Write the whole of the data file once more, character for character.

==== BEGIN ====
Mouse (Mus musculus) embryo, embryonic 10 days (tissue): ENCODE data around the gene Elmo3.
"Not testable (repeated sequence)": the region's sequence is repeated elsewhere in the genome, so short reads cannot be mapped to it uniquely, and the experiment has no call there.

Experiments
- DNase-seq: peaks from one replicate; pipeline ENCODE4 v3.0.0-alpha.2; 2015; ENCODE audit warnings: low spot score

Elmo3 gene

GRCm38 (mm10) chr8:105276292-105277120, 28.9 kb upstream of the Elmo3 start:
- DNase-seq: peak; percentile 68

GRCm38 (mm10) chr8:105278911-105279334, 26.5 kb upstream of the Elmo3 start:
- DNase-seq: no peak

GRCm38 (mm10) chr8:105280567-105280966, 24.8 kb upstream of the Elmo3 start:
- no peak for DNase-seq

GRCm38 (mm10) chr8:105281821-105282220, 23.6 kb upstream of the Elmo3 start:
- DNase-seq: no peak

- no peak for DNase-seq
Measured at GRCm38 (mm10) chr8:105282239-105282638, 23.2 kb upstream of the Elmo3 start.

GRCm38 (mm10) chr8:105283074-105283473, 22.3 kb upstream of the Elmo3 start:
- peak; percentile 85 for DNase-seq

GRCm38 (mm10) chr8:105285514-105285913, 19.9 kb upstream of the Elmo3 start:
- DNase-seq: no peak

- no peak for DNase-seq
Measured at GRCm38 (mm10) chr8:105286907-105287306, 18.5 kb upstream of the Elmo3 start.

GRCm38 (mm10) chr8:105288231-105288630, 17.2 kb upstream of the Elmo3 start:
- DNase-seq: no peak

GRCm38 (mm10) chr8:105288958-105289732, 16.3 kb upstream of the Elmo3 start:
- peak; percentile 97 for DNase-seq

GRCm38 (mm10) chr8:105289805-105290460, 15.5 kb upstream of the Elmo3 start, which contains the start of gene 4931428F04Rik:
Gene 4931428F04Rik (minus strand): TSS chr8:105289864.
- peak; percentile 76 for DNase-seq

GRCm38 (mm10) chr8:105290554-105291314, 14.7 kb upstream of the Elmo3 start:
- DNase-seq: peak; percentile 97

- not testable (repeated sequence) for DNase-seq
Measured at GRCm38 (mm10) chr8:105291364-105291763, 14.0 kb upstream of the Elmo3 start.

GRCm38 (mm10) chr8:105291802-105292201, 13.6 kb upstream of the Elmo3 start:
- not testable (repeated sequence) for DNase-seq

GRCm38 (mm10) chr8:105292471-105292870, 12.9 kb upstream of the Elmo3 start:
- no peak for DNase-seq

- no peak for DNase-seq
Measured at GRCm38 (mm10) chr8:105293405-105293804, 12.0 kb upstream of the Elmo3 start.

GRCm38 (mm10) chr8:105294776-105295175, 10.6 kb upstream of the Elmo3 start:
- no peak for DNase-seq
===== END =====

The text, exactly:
Mouse (Mus musculus) embryo, embryonic 10 days (tissue): ENCODE data around the gene Elmo3.
"Not testable (repeated sequence)": the region's sequence is repeated elsewhere in the genome, so short reads cannot be mapped to it uniquely, and the experiment has no call there.

Experiments
- DNase-seq: peaks from one replicate; pipeline ENCODE4 v3.0.0-alpha.2; 2015; ENCODE audit warnings: low spot score

Elmo3 gene

GRCm38 (mm10) chr8:105276292-105277120, 28.9 kb upstream of the Elmo3 start:
- DNase-seq: peak; percentile 68

GRCm38 (mm10) chr8:105278911-105279334, 26.5 kb upstream of the Elmo3 start:
- DNase-seq: no peak

GRCm38 (mm10) chr8:105280567-105280966, 24.8 kb upstream of the Elmo3 start:
- no peak for DNase-seq

GRCm38 (mm10) chr8:105281821-105282220, 23.6 kb upstream of the Elmo3 start:
- DNase-seq: no peak

- no peak for DNase-seq
Measured at GRCm38 (mm10) chr8:105282239-105282638, 23.2 kb upstream of the Elmo3 start.

GRCm38 (mm10) chr8:105283074-105283473, 22.3 kb upstream of the Elmo3 start:
- peak; percentile 85 for DNase-seq

GRCm38 (mm10) chr8:105285514-105285913, 19.9 kb upstream of the Elmo3 start:
- DNase-seq: no peak

- no peak for DNase-seq
Measured at GRCm38 (mm10) chr8:105286907-105287306, 18.5 kb upstream of the Elmo3 start.

GRCm38 (mm10) chr8:105288231-105288630, 17.2 kb upstream of the Elmo3 start:
- DNase-seq: no peak

GRCm38 (mm10) chr8:105288958-105289732, 16.3 kb upstream of the Elmo3 start:
- peak; percentile 97 for DNase-seq

GRCm38 (mm10) chr8:105289805-105290460, 15.5 kb upstream of the Elmo3 start, which contains the start of gene 4931428F04Rik:
Gene 4931428F04Rik (minus strand): TSS chr8:105289864.
- peak; percentile 76 for DNase-seq

GRCm38 (mm10) chr8:105290554-105291314, 14.7 kb upstream of the Elmo3 start:
- DNase-seq: peak; percentile 97

- not testable (repeated sequence) for DNase-seq
Measured at GRCm38 (mm10) chr8:105291364-105291763, 14.0 kb upstream of the Elmo3 start.

GRCm38 (mm10) chr8:105291802-105292201, 13.6 kb upstream of the Elmo3 start:
- not testable (repeated sequence) for DNase-seq

GRCm38 (mm10) chr8:105292471-105292870, 12.9 kb upstream of the Elmo3 start:
- no peak for DNase-seq

- no peak for DNase-seq
Measured at GRCm38 (mm10) chr8:105293405-105293804, 12.0 kb upstream of the Elmo3 start.

GRCm38 (mm10) chr8:105294776-105295175, 10.6 kb upstream of the Elmo3 start:
- no peak for DNase-seq